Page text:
Thai court sentences American citizen to 2.5 years in prison for insulting monarchy (VIDEO)
American Joe Gordon, who translated a banned biography of Thailand’s king and posted it online while living in Colorado, was sentenced to 2-1/2 years in a Thai prison.
US citizen Joe Gordon was sentenced to 2-1/2 years jail today for translating a banned biography of the Thai king and posting it online while living in Colorado, drawing condemnation from free speech advocates and US officials.Skip to next paragraph
In Pictures Americans Arrested Abroad
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Mr. Gordon is the latest to be charged on Thailand's lèse-majesté laws, some of the strictest in the world, which include prohibitions on posting anti-monarchy slurs online and can mean a prison sentence of 3 to 15 years. Exact figures are not available, but lèse-majesté cases and convictions have spiked in recent years amid political uncertainty since a 2006 military coup and concerns over what will happen when King Bhumibol Adulyadej's long reign ends.
But the latest sentence is the first time that someone has been jailed for a lèse-majesté offence committed outside Thailand. Noting this, Benjamin Zawacki, an Amnesty International representative in Thailand, said today's jailing of Gordon shows “the long arm of the lèse-majesté law.”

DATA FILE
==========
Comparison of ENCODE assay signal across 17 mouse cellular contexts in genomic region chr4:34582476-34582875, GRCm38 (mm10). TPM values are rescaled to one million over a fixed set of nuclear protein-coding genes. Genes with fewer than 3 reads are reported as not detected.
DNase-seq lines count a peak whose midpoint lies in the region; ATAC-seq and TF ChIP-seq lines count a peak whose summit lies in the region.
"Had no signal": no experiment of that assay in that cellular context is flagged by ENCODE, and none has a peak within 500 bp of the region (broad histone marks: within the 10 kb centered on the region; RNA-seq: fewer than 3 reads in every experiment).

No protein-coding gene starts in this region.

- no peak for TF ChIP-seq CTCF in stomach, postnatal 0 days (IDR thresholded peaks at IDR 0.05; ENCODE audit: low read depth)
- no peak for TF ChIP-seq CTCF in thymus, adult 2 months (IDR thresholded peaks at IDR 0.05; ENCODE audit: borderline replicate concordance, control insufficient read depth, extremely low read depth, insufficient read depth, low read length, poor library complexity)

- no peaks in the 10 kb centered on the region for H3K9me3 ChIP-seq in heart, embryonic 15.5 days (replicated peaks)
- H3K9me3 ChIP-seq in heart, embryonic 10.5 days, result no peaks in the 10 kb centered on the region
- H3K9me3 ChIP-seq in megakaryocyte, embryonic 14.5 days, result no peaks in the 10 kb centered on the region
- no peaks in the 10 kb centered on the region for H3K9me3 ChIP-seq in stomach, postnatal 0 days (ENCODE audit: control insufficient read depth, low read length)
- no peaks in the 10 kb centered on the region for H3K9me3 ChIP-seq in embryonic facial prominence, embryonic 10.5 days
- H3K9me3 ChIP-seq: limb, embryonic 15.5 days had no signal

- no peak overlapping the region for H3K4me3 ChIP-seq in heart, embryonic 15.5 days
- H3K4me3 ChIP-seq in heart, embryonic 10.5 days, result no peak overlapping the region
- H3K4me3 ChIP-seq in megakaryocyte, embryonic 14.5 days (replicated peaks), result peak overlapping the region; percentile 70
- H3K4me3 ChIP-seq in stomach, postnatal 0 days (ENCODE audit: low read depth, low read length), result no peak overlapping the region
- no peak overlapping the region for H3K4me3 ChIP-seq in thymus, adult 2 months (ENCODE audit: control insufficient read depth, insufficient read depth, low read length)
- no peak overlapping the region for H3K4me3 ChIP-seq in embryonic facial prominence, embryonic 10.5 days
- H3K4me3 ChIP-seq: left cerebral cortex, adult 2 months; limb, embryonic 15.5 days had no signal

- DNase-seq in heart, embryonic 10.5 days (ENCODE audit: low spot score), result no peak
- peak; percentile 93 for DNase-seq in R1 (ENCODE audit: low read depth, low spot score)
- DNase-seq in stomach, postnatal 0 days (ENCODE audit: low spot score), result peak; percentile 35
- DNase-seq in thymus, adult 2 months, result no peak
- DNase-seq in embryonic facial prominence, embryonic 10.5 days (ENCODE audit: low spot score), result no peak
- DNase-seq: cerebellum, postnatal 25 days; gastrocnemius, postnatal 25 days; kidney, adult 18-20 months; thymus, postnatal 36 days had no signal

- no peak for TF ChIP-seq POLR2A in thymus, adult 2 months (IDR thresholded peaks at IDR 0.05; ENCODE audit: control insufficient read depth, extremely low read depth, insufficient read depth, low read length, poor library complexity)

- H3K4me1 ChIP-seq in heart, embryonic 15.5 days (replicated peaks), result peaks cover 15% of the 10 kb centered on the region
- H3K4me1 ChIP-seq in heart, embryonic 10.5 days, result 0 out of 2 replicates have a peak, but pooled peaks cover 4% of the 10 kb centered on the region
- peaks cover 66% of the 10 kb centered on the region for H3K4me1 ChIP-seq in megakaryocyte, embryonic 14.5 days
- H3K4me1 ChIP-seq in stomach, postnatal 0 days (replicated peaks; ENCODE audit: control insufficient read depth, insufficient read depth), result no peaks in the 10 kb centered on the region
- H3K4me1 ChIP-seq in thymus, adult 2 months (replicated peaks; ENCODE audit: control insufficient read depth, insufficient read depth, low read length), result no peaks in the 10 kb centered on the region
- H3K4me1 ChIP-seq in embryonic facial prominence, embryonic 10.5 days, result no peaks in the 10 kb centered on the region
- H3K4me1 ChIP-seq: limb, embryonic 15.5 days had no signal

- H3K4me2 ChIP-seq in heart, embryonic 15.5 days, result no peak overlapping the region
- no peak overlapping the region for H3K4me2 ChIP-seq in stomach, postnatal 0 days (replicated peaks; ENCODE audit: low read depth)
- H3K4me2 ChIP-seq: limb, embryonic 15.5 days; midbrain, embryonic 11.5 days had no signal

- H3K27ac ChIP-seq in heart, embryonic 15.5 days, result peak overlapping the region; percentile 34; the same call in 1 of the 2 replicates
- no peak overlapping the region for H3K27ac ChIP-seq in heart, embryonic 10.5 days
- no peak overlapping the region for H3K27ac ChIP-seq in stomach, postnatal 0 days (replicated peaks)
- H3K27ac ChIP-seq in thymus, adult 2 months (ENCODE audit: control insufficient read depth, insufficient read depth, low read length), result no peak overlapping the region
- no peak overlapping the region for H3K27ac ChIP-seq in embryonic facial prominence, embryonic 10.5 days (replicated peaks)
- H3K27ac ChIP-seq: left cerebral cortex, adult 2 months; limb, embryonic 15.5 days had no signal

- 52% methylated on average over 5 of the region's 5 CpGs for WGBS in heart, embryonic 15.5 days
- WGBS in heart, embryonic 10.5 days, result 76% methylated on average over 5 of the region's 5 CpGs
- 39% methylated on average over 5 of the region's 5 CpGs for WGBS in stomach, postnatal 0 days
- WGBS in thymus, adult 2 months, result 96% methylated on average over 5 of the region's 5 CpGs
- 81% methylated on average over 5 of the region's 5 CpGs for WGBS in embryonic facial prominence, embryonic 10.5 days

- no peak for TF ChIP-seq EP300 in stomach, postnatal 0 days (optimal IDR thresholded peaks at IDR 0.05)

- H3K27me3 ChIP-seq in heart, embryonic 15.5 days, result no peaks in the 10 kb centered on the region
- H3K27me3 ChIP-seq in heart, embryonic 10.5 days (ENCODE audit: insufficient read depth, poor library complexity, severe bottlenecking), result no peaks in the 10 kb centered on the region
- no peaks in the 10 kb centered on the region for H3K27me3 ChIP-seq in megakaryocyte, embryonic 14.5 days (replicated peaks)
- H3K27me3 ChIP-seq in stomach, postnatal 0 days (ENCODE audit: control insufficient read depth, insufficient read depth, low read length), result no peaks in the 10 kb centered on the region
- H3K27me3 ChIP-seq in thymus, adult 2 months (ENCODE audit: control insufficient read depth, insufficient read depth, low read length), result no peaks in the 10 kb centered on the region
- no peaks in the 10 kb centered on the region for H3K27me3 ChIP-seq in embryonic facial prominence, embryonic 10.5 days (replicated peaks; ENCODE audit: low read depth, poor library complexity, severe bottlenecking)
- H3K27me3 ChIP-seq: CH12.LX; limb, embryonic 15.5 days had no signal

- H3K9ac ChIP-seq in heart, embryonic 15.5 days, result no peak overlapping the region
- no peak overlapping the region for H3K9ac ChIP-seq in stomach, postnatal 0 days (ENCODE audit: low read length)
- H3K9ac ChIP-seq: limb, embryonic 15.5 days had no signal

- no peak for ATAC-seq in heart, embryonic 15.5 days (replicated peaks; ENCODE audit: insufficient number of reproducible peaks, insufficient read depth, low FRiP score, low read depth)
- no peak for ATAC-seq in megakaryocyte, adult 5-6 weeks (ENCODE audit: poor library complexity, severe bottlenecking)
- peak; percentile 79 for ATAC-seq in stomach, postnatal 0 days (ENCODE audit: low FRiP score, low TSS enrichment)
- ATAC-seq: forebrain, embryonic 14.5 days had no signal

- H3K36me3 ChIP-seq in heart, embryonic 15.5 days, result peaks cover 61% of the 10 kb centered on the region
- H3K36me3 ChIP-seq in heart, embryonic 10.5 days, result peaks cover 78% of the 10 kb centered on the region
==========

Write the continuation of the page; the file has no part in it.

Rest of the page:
Gordon, born in Thailand as Lerpong Wichaikhammat, pleaded guilty to charges, which earned him a reduced sentence from the proposed five years, according to the judge in court today.
US consular official Elizabeth Pratt told reporters outside the court “we continue to have full support for the Thai monarchy, but will also continue to support the right to freedom of expression which is an international human right.” She added that Gordon will continue to get consular assistance as a US citizen.
Gordon lived in Colorado for some 30 years before returning to Thailand two years ago for medical treatment. He was arrested last May for posting a translation of a banned biography of Thailand's monarch, "The King Never Smiles," online from his US blog. Though the book is proscribed in Thailand, it occupies a prominent place in airport bookstores in Phnom Penh, Singapore, and elsewhere in the region.